Plaintiff, Fred Catalano, sued Auto-Use, Inc. (Auto-Use) alleging that it unlawfully repossessed his Mercedes Benz automobile. He seeks the return of the automobile. Auto-Use, a Massachusetts corporation, moved to dismiss on the grounds of lack of in personam jurisdiction. After holding a hearing as required by Meeker v. Meeker, 52 N.J. 59, 72, 243 A.2d 801 (1968), this court denied the motion. This opinion supplements this court's oral opinion. R. 2:5-6(c).
The motion raises an issue not decided in any reported decision from a New Jersey court -- who has the burden of proof on the issue of in personam jurisdiction? That issue, and the related issue of how a court should resolve disputes regarding material facts, has been decided by reported decisions of the federal courts. In accordance with those decisions, this court holds that the burden of proof is on plaintiff to establish through sworn affidavits, certifications, or testimony that defendant's contacts with New Jersey are sufficient to give this court in personam jurisdiction. Stranahan Gear Company, Inc. v. N.L. Industries, Inc., 800 F.2d 53 (3 Cir.1986); Nelson by Carson v. Park Industries Inc., 717 F.2d 1120 (7 Cir.1983), cert. den. 465 U.S. 1024, 104 S. Ct. 1277, 79 L. Ed. 2d 682 (1984); American Telephone & Telegraph Co. v.
MCI Communications Corp. 736 F. Supp. 1294 (D.N.J.1990). In deciding whether plaintiff has satisfied this burden, this court will resolve all disputes concerning material facts presented in the record in plaintiff's favor. Nelson by Carson, supra, 717 F.2d at 1123. Resolving all disputes concerning relevant facts in plaintiff's favor, the facts material to the resolution of this motion are as follows.
Plaintiff is the chairman of the board and chief executive officer of Bee Pollen U.S.A. Inc., (Bee Pollen), a New Jersey corporation having its office in Teaneck, New Jersey. In 1984, plaintiff wanted to lease a Mercedes Benz automobile. He telephoned At-Lease Inc. (At-Lease), a New York corporation having its office in New York City, from Bee Pollen's office in New Jersey. At-Lease referred plaintiff to a Mercedes Benz dealer in Newton, New Jersey where plaintiff selected a car. There were discussions over the telephone between plaintiff, from Bee Pollen's New Jersey office, and At-Lease at its New York office, regarding the terms of the lease. The lease was between Bee Pollen and At-Lease. It was signed by plaintiff in New York and by a guarantor in New Jersey, and the car was delivered to plaintiff by the Mercedes Benz dealer in Newton. Plaintiff was then living in Holmes, New York and he registered and insured the car in New York.
The lease between At-Lease and Bee Pollen was executed on a form with the name Auto-Use in bold letters at the top of the form. Beneath it was the address 10 Haverhill Street, Andover, Massachusetts 01810. At the time the lease was signed, At-Lease assigned the lease to Auto-Use. Title to the automobile passed directly from the New Jersey dealer to Auto-Use. Auto-Use does not have an office in New Jersey, nor is it licensed or registered in New Jersey.
Bee Pollen only paid the monthly lease payments for a few months. Those payments were made by checks mailed from New Jersey to Auto-Use in Massachusetts. After Bee Pollen stopped paying, plaintiff then made all subsequent payments by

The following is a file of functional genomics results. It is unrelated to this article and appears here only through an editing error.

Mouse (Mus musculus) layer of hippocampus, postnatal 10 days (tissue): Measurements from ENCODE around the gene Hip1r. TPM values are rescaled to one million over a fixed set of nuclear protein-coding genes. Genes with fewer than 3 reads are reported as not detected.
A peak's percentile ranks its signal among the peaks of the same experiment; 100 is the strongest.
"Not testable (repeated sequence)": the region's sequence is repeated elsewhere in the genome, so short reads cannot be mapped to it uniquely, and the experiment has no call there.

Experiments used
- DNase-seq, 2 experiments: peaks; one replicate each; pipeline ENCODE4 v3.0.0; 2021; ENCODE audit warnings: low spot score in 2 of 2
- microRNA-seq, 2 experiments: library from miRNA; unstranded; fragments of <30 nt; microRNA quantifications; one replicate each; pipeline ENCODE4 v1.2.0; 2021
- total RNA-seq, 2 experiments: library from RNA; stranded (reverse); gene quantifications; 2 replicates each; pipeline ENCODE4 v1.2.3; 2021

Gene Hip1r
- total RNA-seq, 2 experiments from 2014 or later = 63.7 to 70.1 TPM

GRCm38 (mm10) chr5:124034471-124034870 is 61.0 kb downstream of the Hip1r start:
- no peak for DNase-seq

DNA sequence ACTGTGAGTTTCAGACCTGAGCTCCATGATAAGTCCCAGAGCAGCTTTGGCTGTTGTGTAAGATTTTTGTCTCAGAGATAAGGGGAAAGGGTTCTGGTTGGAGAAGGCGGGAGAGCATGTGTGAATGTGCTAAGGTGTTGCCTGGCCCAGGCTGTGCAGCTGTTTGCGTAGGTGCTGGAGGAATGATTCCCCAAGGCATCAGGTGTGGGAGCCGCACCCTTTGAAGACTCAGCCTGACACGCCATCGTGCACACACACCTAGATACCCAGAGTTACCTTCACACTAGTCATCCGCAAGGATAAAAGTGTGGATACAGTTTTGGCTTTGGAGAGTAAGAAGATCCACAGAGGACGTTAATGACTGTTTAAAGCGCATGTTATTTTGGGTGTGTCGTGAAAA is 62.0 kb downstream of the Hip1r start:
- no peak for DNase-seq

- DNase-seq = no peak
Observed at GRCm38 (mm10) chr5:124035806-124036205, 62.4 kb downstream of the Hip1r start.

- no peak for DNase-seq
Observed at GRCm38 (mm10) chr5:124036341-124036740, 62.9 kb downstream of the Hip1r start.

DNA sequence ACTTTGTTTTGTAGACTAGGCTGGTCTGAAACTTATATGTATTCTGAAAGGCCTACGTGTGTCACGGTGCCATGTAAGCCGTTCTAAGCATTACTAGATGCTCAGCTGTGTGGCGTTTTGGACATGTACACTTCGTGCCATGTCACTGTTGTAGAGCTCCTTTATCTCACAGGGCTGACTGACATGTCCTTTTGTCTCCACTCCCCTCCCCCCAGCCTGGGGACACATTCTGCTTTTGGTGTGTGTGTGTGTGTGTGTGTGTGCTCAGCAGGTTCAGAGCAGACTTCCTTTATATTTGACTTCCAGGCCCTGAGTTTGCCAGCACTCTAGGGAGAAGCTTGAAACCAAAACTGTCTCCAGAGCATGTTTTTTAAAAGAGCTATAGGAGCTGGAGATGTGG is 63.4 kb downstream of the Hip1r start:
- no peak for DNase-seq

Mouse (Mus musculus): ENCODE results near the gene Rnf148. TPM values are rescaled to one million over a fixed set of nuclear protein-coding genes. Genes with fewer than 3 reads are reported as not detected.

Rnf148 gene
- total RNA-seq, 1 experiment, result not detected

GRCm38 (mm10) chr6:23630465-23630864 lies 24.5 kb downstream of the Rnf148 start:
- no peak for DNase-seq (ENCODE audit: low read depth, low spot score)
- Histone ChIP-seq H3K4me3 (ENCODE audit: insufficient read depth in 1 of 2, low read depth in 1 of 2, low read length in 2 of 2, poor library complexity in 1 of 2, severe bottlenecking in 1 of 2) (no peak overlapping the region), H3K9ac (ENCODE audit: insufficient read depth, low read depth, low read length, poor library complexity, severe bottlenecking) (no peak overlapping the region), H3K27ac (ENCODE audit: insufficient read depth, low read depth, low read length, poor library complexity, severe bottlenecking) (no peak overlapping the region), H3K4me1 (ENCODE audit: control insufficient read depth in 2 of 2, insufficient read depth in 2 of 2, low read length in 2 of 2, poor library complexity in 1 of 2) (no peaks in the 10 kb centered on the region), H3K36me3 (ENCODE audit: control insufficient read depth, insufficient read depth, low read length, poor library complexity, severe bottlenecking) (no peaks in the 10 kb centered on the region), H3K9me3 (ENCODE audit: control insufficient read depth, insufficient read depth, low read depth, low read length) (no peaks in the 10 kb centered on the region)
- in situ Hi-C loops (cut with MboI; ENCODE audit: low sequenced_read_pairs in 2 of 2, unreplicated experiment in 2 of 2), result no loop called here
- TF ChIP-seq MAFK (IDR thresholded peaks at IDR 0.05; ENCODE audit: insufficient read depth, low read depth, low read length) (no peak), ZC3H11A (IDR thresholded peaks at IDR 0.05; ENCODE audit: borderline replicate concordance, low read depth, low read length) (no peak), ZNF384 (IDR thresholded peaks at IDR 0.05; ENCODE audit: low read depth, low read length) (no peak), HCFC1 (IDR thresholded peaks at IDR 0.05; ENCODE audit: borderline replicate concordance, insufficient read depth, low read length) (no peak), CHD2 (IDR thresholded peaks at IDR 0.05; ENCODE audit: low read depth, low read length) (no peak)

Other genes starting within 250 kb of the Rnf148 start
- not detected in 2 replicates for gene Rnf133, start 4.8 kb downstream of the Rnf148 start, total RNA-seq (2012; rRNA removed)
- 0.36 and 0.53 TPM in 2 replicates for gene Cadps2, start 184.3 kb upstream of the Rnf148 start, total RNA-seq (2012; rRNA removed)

mailing checks from New Jersey to Auto-Use in Massachusetts. In December 1984, plaintiff moved to Hillsborough Township, New Jersey, registered the car in New Jersey and insured it in New Jersey.
The term of the lease was five years ending in March 1989. It provided that Bee Pollen had an option to purchase the auto for $9,100, which plaintiff testified was exercised on behalf of Bee Pollen. Plaintiff has produced a photocopy of a fully executed retail installment sale contract, dated April 1989, between Bee Pollen and defendant which provides for the sale of the car to Bee Pollen. It is undisputed that plaintiff mailed 14 monthly payments from New Jersey to defendant in Massachusetts, pursuant to the retail installment contract, and that these payments were accepted. Nevertheless, defendant maintains that "no contract to relet or sell the vehicle to plaintiff was made," and has submitted a certification from its president to that effect. This factual dispute for purposes of this motion must be resolved in plaintiff's favor. Nelson by Carson, supra, 717 F.2d at 1123. In June 1990, despite the fact that the retail installment contract provided that "[t]he seller has no right to lawfully enter your premises or commit any breach of peace to repossess goods purchased under this agreement," Auto-Use hired Hawk Repossession, Inc. (Hawk) of Hillside, New Jersey, to repossess the car. When Hawk's employees went to plaintiff's home in Hillsborough Township to repossess the car, they got into an argument with plaintiff and the police were called to maintain order while the car was towed away.
In Lebel v. Everglades Marina, Inc., 115 N.J. 317, 558 A.2d 1252 (1989) the New Jersey Supreme Court noted that 100 years after issuing the opinion in Pennoyer v. Neff, 95 U.S. 714, 24 L. Ed. 565 (1877), the United States Supreme Court "is still laboring to articulate a coherent doctrine of personal jurisdiction within the framework established by that opinion." Lebel, 115 N.J. at 319, 558 A.2d 1252. In deciding Lebel the Court stayed with the basics, i.e., "due process requires only that in order to subject a defendant to a judgment in personam,
if he be not present within the territory of the forum, he have certain minimum contacts with it such that the maintenance of the suit does not offend 'traditional notions of fair play and substantial justice.'" Id. at 322, 558 A.2d 1252 (quoting International Shoe Co. v. Washington, 326 U.S. 310, 316, 66 S. Ct. 154, 158, 90 L. Ed. 95, 102 (1945)). In addition, the court ...